Wechseln zu: Navigation, Suche
Project Data

Attention: This page reflects the state of 2013. It is meant for documentary purposes and will not be updated any longer.

This project on Indian language theory examines important aspects of the Buddhist theory of exclusion (apoha theory), which is the core of the Buddhist language theory developed by the logico-epistemological school following Dignāga. The project's main focus is on the form the apoha theory took in the works of Jñānaśrīmitra (ca. 980–1040 CE) and his disciple Ratnakīrti (ca. 1000–1050 CE). During the first phase of the project, Ratnakīrti's Apohasiddhi, a text establishing the main points of the apoha theory in this stage of its development, was critically edited and translated, and important influences on the work were collected and assessed. In the second phase, research focuses on forms of the theory prevalent in ninth to tenth century Kashmir.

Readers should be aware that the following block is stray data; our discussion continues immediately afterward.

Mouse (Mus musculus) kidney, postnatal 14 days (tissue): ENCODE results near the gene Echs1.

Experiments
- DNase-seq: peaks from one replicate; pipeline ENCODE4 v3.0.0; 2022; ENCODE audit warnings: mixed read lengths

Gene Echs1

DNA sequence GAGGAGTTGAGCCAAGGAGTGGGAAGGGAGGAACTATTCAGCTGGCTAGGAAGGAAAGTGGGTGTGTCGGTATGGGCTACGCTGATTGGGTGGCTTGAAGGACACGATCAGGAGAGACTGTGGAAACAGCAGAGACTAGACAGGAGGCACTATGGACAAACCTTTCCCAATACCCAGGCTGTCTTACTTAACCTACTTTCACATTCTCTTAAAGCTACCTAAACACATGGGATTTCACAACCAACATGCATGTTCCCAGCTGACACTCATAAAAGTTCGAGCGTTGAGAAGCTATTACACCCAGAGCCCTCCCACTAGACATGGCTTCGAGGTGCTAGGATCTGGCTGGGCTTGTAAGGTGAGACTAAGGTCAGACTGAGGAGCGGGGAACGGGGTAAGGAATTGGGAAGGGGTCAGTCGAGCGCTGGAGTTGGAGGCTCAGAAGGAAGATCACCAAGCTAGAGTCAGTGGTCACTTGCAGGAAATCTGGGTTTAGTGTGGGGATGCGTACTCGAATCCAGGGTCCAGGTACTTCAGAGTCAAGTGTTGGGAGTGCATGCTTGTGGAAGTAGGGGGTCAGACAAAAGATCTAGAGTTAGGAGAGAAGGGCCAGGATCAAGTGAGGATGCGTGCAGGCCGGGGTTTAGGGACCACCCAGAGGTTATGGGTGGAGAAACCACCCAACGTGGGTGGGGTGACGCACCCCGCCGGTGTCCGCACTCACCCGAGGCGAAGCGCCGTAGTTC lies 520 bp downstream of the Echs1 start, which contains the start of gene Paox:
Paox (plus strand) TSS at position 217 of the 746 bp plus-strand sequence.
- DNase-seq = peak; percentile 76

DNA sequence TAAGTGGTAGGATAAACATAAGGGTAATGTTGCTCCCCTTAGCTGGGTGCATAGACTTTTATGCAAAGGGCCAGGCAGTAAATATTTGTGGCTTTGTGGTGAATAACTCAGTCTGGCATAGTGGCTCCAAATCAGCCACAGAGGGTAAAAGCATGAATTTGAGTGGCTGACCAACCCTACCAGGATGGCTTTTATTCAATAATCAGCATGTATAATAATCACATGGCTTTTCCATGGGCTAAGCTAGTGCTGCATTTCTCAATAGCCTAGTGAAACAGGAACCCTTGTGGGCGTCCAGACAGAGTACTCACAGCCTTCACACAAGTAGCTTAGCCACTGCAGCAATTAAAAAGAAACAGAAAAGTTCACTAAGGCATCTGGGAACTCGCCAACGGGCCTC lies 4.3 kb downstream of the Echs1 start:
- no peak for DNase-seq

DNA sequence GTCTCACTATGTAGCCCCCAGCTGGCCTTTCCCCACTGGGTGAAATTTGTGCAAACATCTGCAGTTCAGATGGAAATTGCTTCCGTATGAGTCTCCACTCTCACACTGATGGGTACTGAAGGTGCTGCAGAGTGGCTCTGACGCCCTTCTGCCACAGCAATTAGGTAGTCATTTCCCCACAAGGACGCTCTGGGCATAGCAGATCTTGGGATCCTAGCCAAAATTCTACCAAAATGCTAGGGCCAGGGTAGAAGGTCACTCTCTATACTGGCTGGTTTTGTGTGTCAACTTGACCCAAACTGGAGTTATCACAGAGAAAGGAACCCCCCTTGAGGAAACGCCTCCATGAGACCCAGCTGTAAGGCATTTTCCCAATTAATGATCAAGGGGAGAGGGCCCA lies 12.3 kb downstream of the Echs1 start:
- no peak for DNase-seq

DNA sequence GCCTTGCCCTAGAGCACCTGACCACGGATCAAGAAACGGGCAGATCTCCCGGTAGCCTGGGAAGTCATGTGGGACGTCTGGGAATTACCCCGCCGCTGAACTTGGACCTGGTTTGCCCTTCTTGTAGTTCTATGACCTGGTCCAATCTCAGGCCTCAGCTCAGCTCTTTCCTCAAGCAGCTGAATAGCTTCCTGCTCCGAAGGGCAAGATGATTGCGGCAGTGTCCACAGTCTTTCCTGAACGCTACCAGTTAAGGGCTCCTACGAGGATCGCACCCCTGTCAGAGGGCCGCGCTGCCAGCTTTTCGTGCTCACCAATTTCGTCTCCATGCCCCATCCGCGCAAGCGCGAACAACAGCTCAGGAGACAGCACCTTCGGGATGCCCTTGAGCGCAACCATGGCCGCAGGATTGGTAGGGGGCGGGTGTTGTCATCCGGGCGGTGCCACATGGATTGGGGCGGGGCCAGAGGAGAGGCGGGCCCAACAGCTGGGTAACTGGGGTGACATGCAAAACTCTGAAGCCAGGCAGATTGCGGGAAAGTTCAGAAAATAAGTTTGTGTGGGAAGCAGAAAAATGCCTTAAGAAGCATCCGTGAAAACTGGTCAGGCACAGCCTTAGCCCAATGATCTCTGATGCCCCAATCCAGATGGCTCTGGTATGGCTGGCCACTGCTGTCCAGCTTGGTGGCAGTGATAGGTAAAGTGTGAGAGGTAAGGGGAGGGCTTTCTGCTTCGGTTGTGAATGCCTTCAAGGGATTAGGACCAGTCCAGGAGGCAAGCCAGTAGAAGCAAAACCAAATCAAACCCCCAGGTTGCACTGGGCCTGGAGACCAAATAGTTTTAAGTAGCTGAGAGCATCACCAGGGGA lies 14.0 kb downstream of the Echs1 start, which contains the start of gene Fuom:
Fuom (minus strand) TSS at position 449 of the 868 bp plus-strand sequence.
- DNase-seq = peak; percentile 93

The project is a part of the FWF-sponsored National Research Network The cultural history of the Western Himalaya from the 8th century.

Öster­reichi­sche Aka­demie der Wissen­schaften
Institut für Kultur- und Geistes­geschichte Asiens
Meine Werkzeuge